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HomeKenya NewsINVESTIGATIONS: How the death of death of Nzoia Outgrowers Company (Noco)...

INVESTIGATIONS: How the death of death of Nzoia Outgrowers Company (Noco) was planned and executed

By County Splash Team


When farmers Outgrower Company collapsed, its employees lost jobs and cane farmers contracted by Nzoia Sugar Company were left on their own and at the mercy of sugar millers who would exploit them at will.

“Noco was brought down by powerful forces (sugar barons) that were against its existence so that they can sneak cheap sugar into the country. They wanted cane farmers to remain on their own so that they can be exploited and dictate prices of cane delivered to the factory,” said Jack Munialo, a cane farmer from Sikata.

Some of the remaining tractors of Noco

Mr. Munialo said when Noco and Nzoia Sugar used to operate like Siamese twins, locals got jobs, cane farmers had money in their pockets and roads were opened up within the Nzoia sugar belt but now it has become relics of loss and poverty

“We (cane farmers) were able to take our children to good schools but that’s a thing of the past. Its Noco that ensured Nzoia sugar remained afloat and now it’s struggling. Its previous managers and those of Noco are responsible for this mess,” claimed Munialo.

Noco was established in 1991 through an Act of Parliament. It was charged with the sole responsibility of developing sugarcane and looking into the welfare of the farmers.

Noco and Nzoia Sugar Company (NSC) signed a Memorandum of Understanding (MoU) that would see the miller retain 15 per cent levy from every tonne of sugarcane delivered at the factory for crushing and have the money deposited on Noco bank account.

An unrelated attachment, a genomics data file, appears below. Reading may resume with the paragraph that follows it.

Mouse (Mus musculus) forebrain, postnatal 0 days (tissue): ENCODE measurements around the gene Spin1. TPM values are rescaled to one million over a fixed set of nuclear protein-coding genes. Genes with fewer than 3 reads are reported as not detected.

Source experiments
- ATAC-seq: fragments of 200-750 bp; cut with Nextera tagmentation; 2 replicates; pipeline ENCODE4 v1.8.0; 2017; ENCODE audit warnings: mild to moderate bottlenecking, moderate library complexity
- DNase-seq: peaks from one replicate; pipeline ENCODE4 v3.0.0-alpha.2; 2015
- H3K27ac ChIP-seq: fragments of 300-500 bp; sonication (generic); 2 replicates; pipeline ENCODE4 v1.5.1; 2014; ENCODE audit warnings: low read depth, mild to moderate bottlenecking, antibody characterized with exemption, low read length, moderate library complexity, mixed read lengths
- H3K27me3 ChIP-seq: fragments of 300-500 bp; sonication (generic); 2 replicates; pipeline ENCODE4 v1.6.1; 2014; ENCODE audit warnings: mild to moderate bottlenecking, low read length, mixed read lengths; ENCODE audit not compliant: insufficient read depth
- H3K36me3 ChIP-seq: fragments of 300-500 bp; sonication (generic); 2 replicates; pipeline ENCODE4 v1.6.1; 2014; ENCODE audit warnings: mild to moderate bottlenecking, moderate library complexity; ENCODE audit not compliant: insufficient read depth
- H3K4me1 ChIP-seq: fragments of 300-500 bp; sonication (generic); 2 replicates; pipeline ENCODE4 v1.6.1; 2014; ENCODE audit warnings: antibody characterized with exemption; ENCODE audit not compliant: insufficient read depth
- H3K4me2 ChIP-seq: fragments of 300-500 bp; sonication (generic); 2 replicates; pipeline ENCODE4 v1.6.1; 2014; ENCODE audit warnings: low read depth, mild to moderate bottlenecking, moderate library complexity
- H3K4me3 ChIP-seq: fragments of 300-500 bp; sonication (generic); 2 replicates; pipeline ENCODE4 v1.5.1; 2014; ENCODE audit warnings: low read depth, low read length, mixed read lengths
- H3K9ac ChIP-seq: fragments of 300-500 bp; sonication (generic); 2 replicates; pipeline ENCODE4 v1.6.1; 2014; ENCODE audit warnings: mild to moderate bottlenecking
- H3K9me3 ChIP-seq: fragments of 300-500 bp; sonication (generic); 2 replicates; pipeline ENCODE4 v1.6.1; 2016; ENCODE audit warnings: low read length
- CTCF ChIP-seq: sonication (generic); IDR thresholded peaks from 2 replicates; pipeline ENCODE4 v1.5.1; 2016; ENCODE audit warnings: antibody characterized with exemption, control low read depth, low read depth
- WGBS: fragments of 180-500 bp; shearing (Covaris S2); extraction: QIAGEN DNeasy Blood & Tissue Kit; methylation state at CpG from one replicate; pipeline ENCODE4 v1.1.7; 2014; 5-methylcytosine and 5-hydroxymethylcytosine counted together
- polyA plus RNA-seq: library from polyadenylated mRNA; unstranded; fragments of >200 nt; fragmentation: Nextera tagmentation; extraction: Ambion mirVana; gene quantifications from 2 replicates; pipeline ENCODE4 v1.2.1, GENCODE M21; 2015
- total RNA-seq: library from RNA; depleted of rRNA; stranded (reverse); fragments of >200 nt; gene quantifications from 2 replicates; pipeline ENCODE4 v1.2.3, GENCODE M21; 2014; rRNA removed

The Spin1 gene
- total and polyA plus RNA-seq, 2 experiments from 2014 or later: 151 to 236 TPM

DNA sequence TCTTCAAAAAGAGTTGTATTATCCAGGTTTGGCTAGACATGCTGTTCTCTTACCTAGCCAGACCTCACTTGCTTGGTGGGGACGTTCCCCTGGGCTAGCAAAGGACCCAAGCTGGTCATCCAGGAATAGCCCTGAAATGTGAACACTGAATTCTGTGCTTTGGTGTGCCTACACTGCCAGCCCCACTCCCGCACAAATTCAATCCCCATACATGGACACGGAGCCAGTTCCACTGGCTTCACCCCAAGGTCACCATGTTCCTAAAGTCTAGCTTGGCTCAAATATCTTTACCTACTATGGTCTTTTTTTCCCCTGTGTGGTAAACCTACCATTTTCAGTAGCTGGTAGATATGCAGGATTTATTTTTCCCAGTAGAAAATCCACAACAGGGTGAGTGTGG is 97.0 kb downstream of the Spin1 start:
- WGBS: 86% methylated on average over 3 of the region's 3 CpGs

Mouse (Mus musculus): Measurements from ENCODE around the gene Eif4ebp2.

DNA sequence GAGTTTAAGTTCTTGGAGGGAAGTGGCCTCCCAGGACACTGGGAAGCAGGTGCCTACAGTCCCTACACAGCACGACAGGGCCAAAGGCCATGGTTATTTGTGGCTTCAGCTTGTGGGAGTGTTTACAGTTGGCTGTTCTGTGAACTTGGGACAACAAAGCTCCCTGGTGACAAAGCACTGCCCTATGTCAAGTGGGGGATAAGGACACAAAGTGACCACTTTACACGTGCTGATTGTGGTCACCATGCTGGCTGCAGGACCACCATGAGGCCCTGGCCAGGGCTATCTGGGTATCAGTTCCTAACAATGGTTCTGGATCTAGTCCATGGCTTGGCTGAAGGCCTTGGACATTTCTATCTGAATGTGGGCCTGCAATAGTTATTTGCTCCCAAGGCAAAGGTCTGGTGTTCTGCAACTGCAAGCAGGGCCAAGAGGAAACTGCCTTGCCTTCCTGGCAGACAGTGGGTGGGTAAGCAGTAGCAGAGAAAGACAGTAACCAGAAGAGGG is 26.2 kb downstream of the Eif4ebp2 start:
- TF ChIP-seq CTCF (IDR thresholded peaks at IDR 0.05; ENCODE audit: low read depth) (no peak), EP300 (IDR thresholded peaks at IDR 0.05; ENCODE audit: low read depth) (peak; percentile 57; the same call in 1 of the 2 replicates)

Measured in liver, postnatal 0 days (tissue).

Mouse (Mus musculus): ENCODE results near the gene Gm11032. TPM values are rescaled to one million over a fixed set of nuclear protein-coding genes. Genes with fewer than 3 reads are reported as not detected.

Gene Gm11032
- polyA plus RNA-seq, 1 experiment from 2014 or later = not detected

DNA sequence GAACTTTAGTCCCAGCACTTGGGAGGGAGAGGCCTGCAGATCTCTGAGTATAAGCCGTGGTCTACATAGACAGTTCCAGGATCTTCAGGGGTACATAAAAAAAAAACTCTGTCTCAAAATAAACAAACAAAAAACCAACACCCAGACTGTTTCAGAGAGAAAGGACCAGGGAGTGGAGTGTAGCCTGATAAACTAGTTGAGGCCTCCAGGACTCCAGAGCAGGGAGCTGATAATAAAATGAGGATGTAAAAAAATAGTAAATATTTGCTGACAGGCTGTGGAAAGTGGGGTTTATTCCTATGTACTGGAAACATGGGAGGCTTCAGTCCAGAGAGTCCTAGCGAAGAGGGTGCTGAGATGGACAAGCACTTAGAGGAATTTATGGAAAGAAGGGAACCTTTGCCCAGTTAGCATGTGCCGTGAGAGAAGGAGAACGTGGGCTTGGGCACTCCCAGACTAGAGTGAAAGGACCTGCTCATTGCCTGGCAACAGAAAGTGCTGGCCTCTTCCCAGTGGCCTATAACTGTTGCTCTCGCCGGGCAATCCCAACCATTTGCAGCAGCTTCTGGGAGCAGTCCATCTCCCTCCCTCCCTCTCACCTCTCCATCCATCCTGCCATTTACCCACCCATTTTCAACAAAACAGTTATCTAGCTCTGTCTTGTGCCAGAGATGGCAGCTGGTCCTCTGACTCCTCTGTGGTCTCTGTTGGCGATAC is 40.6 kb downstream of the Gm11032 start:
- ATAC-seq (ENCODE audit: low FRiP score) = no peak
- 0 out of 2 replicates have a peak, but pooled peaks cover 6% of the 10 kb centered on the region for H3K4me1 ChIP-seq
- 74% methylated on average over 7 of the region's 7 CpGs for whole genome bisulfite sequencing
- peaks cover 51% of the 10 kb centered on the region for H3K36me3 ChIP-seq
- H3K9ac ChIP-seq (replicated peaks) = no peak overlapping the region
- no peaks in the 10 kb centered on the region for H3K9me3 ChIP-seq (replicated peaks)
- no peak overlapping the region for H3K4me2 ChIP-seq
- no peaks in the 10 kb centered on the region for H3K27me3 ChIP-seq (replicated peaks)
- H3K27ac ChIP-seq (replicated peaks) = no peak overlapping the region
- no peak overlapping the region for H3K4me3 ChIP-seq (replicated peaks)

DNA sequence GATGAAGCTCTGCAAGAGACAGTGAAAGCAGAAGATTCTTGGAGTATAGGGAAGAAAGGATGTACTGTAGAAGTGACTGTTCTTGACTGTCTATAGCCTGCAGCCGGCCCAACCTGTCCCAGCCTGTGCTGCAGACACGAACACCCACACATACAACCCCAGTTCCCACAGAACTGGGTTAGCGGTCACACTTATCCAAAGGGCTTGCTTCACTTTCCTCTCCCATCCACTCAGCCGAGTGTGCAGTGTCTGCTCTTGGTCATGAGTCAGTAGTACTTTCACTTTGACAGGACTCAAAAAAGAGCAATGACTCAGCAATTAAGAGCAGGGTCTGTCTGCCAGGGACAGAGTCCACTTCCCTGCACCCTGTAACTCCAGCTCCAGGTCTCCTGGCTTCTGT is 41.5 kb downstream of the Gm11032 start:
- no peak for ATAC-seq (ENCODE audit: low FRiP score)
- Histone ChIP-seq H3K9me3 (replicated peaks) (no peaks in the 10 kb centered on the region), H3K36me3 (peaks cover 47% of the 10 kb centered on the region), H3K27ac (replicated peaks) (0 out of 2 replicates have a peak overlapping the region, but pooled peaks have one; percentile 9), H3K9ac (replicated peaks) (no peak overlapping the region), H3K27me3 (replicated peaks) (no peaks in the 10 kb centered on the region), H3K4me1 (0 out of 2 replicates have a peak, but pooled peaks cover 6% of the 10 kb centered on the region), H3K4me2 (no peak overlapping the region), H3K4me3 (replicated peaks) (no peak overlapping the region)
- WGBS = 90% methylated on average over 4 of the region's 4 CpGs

The arrangement was to introduce a revolving fund that Noco would lend out to the farmers at lower rates compared to what commercial banks would charge.

Some of the remaining tractors of Noco

Noco received Sh347.297million loan from the defunct Kenya Sugar Board (KSB) – now Sugar Directorate in 1995 to help fund its operations including provision of subsidized fertilizer, seed cane, farm inputs, and expand area under sugarcane.

For almost a decade, Nzoia sugar and the Out grower company enjoyed cordial relationship until 1999 when trouble started.

It all started with Nzoia Sugar Company revising the levy fee charged on farmers proceeds from 15 per cent to a paltry 1percent in 1999 and withheld remittances to the Noco account.

A two year investigations by the County Splash News established that a breach in the Memorandum of Understanding (MoU) between the sister firms led to a serious financial dispute that would plunge Noco into financial crisis.

The farmer’s out-grower company filed a suit (HCC no. 312 of 1999) at the Bungoma Law Courts seeking orders from the court compelling Nzoia Sugar to pay Sh889 million they had deducted from farmers as retention levy, which had not been remitted to Noco’s books of account.

This is contained in an audit report by the Kenya Sugar Board that was released in 2011.

Some of the remaining tractors of Noco

Noco won the case but the management of Nzoia sugar contested the ruling at the Court of Appeal in Eldoret (Civil Appeal no. 198 of 2005) which was dismissed on September 22, 2010.

The court ordered that the dues be paid but the ruling led to the ‘bitter divorce’ of Nzoia Sugar and Noco on November 22, 2010 after termination of an existing MoU signed in 1991.

Nzoia Sugar Company stopped deducting the 1 per cent sugar levy on cane delivered as well as not remitting deductions to Noco as a way of crippling the out grower institution financially vide its notice NSC/GAD/CS/21/2010.By that time, the debt had accrued to at least Sh889million

Pursuant to clause 14 of the agreement, notice is hereby given that the agreement between Nzoia Sugar Company and Nzoia Outgrowers company shall be terminated upon the lapse of 18 months from the date hereof,” reads part of the termination letter signed by Benson Khwatenge, then Company Secretary.